October 15, 2018 Legislation
Congress has passed and sent to President Trump a bill to fight opioid addiction. The Senate passed it 98-1 and the House by a 393-8 vote. The bill has many components but one of the major is a requirement to screen packages for fentanyl. It also sets up a grant program for recovery centers that include housing and job training as well as mental and physical health care. It allows Medicaid to cover patients with substance abuse for 30 days in a mental health facility with over 16 beds. Not all are happy because some want more funding than is in the bill.
New York City has a new law that allows a third gender category to be added to city-issued birth certificates. Anyone can change their birth certificate and a physician's letter is not needed. The city joins the left coast of California , Oregon and Washington to allow this. D.C. allows this on driver's licenses.
The feds have approved the merger of CVS and Aetna. The caveat is that Aetna must sell its Medicare Part D drug business. This is huge as CVS sees about 5 million people per day. Some of them will stay there for their basic medical services and monitoring. Aetna has 22 million members and the amount of data generated by the combo is immense.
President Trump signed legislation to get away from gag clauses. Now pharmacists are free to tell patients when they may save money by paying full price versus using insurance.
The Senate Democrats tried and failed to get rid of the short term health plans that do not have to cover preexisting conditions. The vote was by party line with the exception of Senator Collins who voted with the Democrats as she knew it made no difference. If it passed President Trump would have vetoed it so it would never become law anyway. This was just for the midterms. Top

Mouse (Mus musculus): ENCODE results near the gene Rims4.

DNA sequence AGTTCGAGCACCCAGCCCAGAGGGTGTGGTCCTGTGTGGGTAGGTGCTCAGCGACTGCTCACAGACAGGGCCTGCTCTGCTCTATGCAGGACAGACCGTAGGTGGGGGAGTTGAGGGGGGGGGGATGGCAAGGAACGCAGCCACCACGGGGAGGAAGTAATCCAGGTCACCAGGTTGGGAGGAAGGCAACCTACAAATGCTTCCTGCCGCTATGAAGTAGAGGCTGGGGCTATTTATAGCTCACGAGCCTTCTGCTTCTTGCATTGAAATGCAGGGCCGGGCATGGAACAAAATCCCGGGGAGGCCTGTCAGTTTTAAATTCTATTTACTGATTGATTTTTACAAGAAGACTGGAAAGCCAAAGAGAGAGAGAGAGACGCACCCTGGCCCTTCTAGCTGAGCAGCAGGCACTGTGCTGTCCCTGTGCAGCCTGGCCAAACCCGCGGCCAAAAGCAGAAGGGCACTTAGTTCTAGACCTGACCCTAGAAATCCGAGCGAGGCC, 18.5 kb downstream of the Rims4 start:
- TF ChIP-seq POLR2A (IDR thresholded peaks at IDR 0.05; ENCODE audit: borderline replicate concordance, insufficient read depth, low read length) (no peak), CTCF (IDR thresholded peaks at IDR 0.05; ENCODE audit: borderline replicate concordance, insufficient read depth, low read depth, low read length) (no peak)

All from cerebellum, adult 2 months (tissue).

California hospitals have this coming. They have been dumping patients who are homeless or with mental problems on the street. The legislature passed a law that requires hospitals to develop specific policies for safely diagnosing homeless patients. There are no penalties for violating the law except the wrath of the Department of Public Health and the feds. Local government may pass more stringent laws. I can't understand why the California Hospital Association would be against this plan. They actually lied and said their hospitals do not dump patients where there are cases where this is proven and hospitals have paid fines. Top
DISCLAIMER: Although this article is updated periodically, it reflects the author's point of view at the
time of publication. Nothing in this article constitutes legal advice. Readers
should consult with their own legal counsel before acting on any of the